January 11, 2006
Prop 2 backers win one in court
A district court judge has issued a summary judgment in favor of last year's City Proposition 2, which was a revenue cap measure that was passed by the voters but not implemented because a different proposition got more votes.
The city had argued that a limited cap backed by the mayor, called Proposition 1, took precedence because it received more votes. Backers of Proposition 2, put on the ballot by resident petition, said the city had to put both caps into effect, and sought a court order.
In a summary judgment issued late Monday, state District Judge Tad Halbach agreed with the Proposition 2 plaintiffs.
The city will appeal the ruling, which the mayor and controller say has no immediate practical effect on city revenues since this year's budget was written to allow for both revenue caps.
"We will work through this and straighten it out," White said. "I don't think it will be a problem in the next fiscal year. So long as Prop 2 is out there, and if we don't get this cleaned up in the courts or in the charter, it could threaten our bond rating."
Under Proposition 1, the city caps annual increases in property tax revenue and water and sewer rates to the combined rates of population growth and inflation. Proposition 2 would limit annual revenue increases from all sources — including aviation and convention money — to the combined rates of population growth and inflation.
White maintains that implementing Proposition 2 could lead to restrictions in the city's ability to invest in police and public safety, meet the needs of the water and sewer system, and expand airport service.
I believe Prop 2 is bad public policy, so I don't care at all for this ruling. I hope the city can win on appeal, but I'm not terribly optimistic about it right now.
Posted by Charles Kuffner on January 11, 2006 to Local politics
Typical Republican judge: ruling first, hearing second, opinion justifying the ruling, last. Sam Alito would be proud. When, oh, when will Texas stop having partisan judicial elections?
I am curious, though. I thought there was explicit language in Prop. 1 that it would take precedence if it passed with more votes than Prop. 2. If so, how did the judge justify ignoring that language?
As for the public policy aspect, Prop. 2 suffers from the same problem as Colorado's TABOR (TAxpayer Bill Of Rights), which has a similar restriction: if revenues drop (say, because of a recession), then the new, lower revenue values become "locked in" for the subsequent recovery. The cycle repeats with each subsequent recession, until the city can no longer take in enough revenue to survive. If you're going to do something like this, you need at least to allow ten-year averaging or some other means to smooth out short-term revenue fluctuations.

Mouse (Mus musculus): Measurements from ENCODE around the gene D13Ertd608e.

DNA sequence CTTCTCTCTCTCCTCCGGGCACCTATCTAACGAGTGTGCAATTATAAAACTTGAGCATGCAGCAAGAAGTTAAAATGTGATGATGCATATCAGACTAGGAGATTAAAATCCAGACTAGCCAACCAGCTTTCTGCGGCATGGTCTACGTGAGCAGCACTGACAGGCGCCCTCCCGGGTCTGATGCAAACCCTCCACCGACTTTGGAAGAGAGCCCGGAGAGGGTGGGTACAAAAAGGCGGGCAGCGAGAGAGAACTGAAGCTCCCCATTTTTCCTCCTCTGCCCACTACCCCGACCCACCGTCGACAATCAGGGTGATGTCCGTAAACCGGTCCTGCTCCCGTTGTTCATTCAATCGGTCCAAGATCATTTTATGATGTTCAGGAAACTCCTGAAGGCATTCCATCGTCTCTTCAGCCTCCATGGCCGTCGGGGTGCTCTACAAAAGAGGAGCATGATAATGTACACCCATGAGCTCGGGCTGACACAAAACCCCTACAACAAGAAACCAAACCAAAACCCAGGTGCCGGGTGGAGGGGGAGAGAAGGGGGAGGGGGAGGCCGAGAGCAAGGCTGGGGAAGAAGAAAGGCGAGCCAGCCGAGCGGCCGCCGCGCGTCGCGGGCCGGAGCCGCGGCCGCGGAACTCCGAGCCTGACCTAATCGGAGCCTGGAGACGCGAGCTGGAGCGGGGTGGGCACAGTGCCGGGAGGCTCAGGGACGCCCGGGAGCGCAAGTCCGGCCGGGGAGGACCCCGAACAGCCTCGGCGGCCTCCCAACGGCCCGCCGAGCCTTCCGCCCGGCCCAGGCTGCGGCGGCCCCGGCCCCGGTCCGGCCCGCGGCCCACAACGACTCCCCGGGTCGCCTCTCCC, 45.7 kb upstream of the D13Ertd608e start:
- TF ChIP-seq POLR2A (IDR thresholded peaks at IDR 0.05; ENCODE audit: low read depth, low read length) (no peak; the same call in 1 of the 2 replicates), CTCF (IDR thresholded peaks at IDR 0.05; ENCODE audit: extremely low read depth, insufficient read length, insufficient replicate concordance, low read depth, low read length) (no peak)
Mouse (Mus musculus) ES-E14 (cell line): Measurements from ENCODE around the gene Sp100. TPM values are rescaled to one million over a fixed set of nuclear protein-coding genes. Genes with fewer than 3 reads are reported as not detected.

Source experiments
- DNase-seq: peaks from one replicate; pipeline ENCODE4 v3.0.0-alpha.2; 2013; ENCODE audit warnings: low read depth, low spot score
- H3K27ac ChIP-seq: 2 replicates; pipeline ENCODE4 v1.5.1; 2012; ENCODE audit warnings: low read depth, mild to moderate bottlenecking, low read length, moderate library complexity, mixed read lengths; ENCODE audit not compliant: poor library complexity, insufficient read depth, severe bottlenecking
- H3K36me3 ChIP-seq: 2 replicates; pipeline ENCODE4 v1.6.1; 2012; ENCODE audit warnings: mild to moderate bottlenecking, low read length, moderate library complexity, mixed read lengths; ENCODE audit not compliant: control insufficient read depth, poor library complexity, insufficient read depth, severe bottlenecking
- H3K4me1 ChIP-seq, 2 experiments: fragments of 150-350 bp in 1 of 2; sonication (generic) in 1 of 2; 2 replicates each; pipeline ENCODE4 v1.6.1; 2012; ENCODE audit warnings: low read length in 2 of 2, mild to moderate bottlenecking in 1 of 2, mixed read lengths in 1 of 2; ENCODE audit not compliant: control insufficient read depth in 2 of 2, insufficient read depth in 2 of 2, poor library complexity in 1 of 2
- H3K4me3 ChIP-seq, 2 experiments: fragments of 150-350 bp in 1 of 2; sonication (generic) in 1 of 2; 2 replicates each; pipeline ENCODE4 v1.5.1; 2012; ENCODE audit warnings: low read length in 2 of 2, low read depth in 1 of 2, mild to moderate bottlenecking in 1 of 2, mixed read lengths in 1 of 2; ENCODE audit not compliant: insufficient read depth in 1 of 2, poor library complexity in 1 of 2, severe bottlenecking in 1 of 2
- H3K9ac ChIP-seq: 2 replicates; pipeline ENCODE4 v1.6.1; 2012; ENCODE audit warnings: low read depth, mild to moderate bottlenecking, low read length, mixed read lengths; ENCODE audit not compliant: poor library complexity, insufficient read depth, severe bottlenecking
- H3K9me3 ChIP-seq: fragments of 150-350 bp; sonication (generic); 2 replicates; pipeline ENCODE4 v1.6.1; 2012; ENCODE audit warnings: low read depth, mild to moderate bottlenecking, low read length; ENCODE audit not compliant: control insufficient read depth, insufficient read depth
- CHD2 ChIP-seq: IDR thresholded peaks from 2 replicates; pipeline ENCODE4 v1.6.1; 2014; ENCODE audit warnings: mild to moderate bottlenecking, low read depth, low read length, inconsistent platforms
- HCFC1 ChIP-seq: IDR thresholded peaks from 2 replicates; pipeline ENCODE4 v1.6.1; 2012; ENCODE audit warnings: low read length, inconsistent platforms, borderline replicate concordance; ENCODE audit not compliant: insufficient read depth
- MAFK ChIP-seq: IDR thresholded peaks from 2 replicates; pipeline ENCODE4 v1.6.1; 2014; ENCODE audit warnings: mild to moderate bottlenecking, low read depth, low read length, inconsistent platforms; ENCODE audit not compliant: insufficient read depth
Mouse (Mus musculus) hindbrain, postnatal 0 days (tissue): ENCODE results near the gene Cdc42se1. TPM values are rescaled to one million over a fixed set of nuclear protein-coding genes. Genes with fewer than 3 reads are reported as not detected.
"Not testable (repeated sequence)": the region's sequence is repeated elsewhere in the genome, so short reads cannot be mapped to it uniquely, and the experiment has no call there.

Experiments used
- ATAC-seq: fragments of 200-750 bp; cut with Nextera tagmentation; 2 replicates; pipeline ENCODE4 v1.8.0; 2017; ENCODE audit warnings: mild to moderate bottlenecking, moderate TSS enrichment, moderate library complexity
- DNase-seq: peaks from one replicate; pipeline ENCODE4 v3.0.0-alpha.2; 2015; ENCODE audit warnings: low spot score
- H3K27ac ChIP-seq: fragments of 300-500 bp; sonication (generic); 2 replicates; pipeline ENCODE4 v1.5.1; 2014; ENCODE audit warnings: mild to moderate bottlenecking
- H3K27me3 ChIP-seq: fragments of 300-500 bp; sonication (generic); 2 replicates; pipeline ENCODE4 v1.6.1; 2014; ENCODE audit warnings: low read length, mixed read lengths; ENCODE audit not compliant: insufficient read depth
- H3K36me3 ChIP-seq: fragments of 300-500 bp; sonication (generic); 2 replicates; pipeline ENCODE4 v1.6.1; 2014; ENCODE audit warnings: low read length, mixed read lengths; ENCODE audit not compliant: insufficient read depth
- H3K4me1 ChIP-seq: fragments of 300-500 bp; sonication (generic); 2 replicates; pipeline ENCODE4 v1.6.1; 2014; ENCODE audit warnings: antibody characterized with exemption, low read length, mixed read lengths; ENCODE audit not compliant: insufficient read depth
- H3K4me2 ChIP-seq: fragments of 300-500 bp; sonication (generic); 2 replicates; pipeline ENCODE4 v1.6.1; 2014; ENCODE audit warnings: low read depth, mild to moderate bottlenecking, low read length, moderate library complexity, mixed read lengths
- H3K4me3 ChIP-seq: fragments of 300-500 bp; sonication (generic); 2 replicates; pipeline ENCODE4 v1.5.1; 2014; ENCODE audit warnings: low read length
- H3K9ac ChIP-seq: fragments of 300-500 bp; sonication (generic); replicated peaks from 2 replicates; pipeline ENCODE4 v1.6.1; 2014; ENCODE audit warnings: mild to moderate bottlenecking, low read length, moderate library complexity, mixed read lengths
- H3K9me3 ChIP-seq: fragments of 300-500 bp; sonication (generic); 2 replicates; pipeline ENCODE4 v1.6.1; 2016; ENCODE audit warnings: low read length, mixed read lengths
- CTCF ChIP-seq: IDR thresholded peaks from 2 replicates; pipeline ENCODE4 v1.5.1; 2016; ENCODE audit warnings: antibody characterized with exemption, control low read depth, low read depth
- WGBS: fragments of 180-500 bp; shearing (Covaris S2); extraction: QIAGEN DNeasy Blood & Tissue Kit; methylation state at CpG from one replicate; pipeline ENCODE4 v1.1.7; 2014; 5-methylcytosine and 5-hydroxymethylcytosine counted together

Prop. 1 is limited to revenue sources that are less affected by recessions, so it doesn't suffer from the same problem, at least not as severely.
The language in prop 1 which attempted to preclude prop 2 is not legally binding. Each proposition must stand or fall on its own merits, under the terms of its own language. Imagine the hilarity that could ensue if this were not the case. I could defeat any proposition by writing one that says "resolved, that warm hugs are nice, and, by the way, if this proposition receives more votes than , only this resolution shall go into effect."
Now, if props 1 and 2 were truly, legitimately, in conflict, there would be no need for the hilarious high school debate preclusion language in prop 1. The one with more votes would take effect automatically.
Frankly, i take a dim view of government by proposition. Anyone ought to be able to a quick glance at Kalifornia, and conclude that it doesn't exactly produce god's gift to good government. Government by proposition is a classic case of a disconnect between authority and responsibility, a situation that always ends in tears.
But this judge ruled correctly, and ruled in the inevitable manner.
Bill White says they conflict. He graduated as Editor of UT's Law Review and 1st in his class. Maybe "high school debate" language is a bit, I don't know, say, inappropriate.
As Prop. 2 backers will tell you, the Mayor pushed Prop. 1 as an alternative to their wacko plan (Ok, they won't tell you it's wacko). The better question is why are conservative groups taking Bill White to court, who I believe has run one of the most fiscal responsible governments I've seen, while watching George W. Bush increase the size, scope, and snooping of the Federal Government?
This state district court judge says, in the eloquence of his summary judgment, that White's contention that prop 1 and prop 2 conflict is not even worth considering. Furthermore, White claims, and even his critics concede, that the city government is complying with both prop 1 and prop 2 at the moment. This is indeed a novel definition of "conflict."